Pakistan will hold delayed national elections in February as the country grapples with overlapping political, economic and security crises.
“It was unanimously decided that the election will be held on Thursday, February 8,” the Election Commission of Pakistan (ECP) said in a statement on Thursday after its members met with President Arif Alvi.
Keep readinglist of 3 items
A caretaker government has been running the South Asian country since parliament was dissolved on August 9.
Polls were supposed to have taken place within 90 days of parliament’s dissolution, but the ECP said it needed time to redraw constituency boundaries after the latest census.
It is constitutionally mandated that polls can be held only after constituencies are redrawn according to the latest population count, a process that would take at least four months, the ECP said previously.
The caretaker government, led by Prime Minister Anwaar-ul-Haq Kakar, also has a mandate – to ensure the holding of a transparent election.
However, with the country’s main opposition party, Pakistan Tehreek-e-Insaf (PTI), and its leader, former Prime Minister Imran Khan, having faced months of a nationwide crackdown, concerns have been raised about whether the caretaker government and the ECP are capable of holding fair elections.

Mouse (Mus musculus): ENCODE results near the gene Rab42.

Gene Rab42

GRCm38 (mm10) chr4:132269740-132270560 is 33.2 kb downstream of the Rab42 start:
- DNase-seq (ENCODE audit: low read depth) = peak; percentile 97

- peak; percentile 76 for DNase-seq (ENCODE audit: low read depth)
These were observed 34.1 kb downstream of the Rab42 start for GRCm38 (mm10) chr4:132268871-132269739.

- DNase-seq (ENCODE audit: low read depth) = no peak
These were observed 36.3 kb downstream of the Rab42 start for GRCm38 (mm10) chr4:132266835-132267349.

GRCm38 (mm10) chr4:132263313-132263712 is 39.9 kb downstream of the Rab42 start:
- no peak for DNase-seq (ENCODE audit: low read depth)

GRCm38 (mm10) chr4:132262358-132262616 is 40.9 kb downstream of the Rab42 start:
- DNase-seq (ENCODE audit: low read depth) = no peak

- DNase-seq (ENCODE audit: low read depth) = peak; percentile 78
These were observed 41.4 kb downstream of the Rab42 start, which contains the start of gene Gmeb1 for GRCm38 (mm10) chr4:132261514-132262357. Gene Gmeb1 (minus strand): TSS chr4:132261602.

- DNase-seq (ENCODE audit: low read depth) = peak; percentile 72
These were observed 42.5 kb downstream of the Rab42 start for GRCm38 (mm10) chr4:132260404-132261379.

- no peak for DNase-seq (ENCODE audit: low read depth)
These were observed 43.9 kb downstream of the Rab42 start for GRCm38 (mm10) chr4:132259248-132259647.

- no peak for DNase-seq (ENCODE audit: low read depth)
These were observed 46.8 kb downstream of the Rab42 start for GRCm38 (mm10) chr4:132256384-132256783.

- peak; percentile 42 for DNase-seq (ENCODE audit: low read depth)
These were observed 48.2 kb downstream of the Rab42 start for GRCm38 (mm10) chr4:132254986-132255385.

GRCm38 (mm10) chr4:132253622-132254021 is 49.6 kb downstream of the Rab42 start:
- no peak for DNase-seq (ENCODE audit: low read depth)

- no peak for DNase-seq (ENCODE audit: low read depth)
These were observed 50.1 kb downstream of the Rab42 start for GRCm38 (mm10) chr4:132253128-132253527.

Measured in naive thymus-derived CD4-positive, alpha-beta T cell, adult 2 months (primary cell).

Khan and his government were removed in April last year through a parliamentary vote of no confidence. The 70-year-old, who had been campaigning across the country to hold early elections after his removal, was jailed on August 5 on corruption charges.
Later, a court suspended his three-year sentence, but Khan has remained in prison over charges related to the “cypher case”, in which he is accused of making public the contents of a diplomatic cable for political gains.
The political uncertainty in Pakistan has come at a time of economic instability. The country was hit by a balance of payments crisis as it tried to service high levels of external debt and deal with crushing inflation before the International Monetary Fund granted a $3bn bailout package in June.
The previous coalition government undertook unpopular steps, such as removing subsidies on fuel and gradually increasing the fuel and energy tariff, which led to record-breaking inflation in the country, triggering nationwide protests.
There are also growing security concerns as the country’s northwestern and southwestern provinces are regularly attacked by the Pakistan Taliban, which has made a resurgence this year.